Raul Padilla, member of the Jaguar Wildlife Center which works to protect jaguars, points to a stalagmite while explaining the connections between the jungle and caves, inside the miles-long cave system “Garra de Jaguar,” or the Paw of the Jaguar, underneath the planned route of the Maya Train in Playa del Carmen, Quintana Roo state, Thursday, Aug. 4, 2022. Mexican President Andres Manuel Lopez Obrador wants to finish the entire train in 16 months by filling the caves with cement or sinking concrete columns through the caverns – the only places that allowed humans to survive in this area.
Plants descend from the jungle into a labyrinth of caves known as “Garra de Jaguar,” or The Paw of the Jaguar,” underneath the planned route of the Maya Train in Playa del Carmen, Quintana Roo state, Mexico, Thursday, Aug. 4, 2022.
It also threatens the viability of the Great Maya Aquifer, which provides drinking water to millions of Mexicans. The aquifer is a relatively thin layer of freshwater that comes into direct contact with the surface through cenotes. And, unfortunately, cenotes across the Yucatan have in recent years become dumping grounds for waste resulting from rapid urbanization in the area. Playa del Carmen, until recently a sleepy fishing village, is one of Latin America’s fastest-growing cities, with a population that rose from 46,000 in 2000 to 304,000 in 2020. Urban planners and sanitation experts say that has led to illegal settlements popping up with no drainage or sanitary systems, resulting in contamination of the local water supply.
Indeed, over the past two decades, a combination of population growth, poor planning and political inaction in the Yucatan Peninsula has led to a 59% reduction in freshwater, indicating that its aquifers’ capacity to recharge their levels of water has been significantly altered by human pressure. According to Mexico’s national water authority CONAGUA, the region has 15 years to avert a water and sanitation crisis.
Pushing ahead with the Maya Train will only compound the problem, says Guillermo Christy, a water treatment consultant with 20 years experience in the region. That’s because the train will, in part, be built right on top of the aquifer’s most fragile points of contact with the surface. “In some places, the vaults of the caverns are just 20 or 60 centimeters from the surface,” Christy says. “It’s like wanting to build over eggshells.”
To construct the train infrastructure requires driving long piles deep into the ground, which poses a grave threat to this fragile ecosystem. “People don’t want to understand the fragility of our aquifers,” says Roberto Rojo, a biologist and founder of Cenotes Urbanos. “We’re heading for a water shortage.”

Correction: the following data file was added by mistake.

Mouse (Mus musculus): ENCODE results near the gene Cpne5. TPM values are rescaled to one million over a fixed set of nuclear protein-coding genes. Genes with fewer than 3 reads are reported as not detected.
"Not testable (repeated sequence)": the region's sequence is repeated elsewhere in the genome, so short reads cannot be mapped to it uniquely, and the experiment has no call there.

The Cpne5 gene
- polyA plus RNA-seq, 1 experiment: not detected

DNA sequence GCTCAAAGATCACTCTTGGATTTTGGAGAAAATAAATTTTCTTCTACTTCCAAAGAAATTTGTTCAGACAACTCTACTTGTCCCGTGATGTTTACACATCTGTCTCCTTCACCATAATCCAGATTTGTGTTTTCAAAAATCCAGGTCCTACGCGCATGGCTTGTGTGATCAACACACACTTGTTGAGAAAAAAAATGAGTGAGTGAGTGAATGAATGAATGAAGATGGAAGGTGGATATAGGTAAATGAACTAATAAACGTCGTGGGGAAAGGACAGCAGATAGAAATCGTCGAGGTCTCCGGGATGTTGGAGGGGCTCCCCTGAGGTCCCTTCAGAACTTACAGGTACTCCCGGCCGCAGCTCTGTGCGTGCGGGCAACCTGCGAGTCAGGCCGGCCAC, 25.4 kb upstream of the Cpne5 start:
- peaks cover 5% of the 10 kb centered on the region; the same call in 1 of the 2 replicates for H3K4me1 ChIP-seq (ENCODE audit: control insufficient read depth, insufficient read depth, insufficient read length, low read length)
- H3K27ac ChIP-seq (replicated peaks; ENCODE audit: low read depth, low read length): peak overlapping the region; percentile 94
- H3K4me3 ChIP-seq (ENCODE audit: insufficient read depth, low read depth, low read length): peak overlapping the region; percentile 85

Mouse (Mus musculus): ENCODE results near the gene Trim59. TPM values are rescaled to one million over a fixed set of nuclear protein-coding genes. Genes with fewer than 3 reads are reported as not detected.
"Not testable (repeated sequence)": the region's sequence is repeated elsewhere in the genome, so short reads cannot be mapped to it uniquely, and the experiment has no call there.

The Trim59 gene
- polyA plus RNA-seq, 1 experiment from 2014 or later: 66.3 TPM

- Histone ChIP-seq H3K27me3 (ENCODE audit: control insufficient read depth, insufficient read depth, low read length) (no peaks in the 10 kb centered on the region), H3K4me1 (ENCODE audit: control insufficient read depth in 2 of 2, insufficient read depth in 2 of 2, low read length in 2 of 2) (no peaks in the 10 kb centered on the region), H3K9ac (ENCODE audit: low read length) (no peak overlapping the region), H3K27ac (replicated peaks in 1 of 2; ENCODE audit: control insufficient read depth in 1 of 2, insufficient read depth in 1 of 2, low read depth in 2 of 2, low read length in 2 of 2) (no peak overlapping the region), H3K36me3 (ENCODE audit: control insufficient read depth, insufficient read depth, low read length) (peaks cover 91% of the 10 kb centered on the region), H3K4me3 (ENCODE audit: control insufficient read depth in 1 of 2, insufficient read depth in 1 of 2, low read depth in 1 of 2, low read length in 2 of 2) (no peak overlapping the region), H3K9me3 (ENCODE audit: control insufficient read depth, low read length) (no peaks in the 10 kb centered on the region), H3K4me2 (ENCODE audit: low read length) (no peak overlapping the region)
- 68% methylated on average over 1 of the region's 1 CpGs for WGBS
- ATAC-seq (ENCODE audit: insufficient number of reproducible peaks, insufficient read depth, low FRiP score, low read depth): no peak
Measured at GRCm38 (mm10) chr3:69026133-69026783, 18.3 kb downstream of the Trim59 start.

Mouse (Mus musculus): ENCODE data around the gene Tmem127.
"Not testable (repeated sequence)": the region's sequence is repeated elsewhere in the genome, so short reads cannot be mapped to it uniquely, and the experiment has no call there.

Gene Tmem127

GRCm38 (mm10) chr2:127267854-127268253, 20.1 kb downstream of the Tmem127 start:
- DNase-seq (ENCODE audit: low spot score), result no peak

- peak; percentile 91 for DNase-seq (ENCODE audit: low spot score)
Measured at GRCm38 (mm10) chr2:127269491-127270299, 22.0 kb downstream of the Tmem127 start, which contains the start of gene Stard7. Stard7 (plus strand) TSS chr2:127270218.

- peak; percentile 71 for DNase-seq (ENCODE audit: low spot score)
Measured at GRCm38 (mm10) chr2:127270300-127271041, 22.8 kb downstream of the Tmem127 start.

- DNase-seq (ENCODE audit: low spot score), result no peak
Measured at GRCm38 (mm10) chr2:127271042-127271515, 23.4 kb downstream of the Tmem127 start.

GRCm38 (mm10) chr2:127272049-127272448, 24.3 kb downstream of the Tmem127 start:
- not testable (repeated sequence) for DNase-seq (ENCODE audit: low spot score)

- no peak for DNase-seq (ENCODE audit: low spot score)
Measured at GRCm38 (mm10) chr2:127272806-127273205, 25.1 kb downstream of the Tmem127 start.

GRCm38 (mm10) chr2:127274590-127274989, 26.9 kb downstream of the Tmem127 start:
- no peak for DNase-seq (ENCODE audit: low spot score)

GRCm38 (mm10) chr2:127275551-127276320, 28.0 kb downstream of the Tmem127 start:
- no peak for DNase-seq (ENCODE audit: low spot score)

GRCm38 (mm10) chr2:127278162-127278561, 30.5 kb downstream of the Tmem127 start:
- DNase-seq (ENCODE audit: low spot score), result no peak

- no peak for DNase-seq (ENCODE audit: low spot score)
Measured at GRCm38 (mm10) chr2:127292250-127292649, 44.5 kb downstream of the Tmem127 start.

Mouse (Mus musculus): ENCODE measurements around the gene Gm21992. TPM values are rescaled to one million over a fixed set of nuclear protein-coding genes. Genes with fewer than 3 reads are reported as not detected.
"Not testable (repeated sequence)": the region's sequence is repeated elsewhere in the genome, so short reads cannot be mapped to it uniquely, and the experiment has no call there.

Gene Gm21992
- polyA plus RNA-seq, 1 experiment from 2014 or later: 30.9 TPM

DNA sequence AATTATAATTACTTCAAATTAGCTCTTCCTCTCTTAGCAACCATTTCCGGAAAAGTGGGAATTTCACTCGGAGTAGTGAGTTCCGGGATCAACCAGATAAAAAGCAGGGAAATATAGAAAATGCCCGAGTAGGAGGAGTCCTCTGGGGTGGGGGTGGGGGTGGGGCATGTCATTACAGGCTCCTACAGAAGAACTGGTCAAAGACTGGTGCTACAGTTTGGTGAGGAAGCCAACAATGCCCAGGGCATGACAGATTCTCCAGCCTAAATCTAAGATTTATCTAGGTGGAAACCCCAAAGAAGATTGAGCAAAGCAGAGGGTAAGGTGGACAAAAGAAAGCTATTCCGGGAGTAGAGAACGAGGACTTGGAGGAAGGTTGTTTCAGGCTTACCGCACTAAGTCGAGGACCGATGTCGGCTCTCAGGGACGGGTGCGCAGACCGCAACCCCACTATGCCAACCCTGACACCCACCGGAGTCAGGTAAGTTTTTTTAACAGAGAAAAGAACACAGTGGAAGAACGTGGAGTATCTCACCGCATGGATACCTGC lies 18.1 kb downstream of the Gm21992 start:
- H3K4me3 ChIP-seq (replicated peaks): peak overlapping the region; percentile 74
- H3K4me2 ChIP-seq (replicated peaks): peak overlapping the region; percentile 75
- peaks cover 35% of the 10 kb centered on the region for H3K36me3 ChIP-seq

“Not a single tree”
In November 2018, López Obrador was a week away from taking up his post as president of Mexico, following his landslide victory over conservative Ricardo Anaya. López Obrador was to head up what many expected to be one of the country’s most left-wing administrations ever. Part of that was a commitment to the left’s environmental causes. For example, in an interview with journalist Carmen Aristegui, he repeatedly promised “not a single tree” would be cut down because of his flagship infrastructure project—the Maya Train.
Four years later, the government has acknowledged that 300,000 trees have been felled along section five alone. And that’s a fraction of the likely real damage; observers estimate that the real number is 9 million. “Of course, it depends on your definition of tree,” says Rodrigo Medellín, a researcher at the Institute of Ecology at Mexico’s National Autonomous University. “The soil there is nutrient-poor, plus they’re smack bang in the middle of hurricane territory, so they don’t grow as high or as wide as in other areas, but at 10-15 meters they’re already significantly higher than the botanical definition. Perhaps you’d get to 300,000 if you only count trees measuring at least 25 meters in height. But it’s categorically false.”
A landslide at a construction site for the Mayan Train, before the route was changed to travel through the jungle, in Playa del Carmen, Mexico on May 26, 2022.
Alejandro Cegarra—The New York Times/Redux
Normally, before any construction work in Mexico begins, an environmental impact assessment must be completed and submitted to the Ministry of Environment and Natural Resources (SEMARNAT). But in the case of Maya Train’s section five, no such study was done. That led critics to question the legality of the project.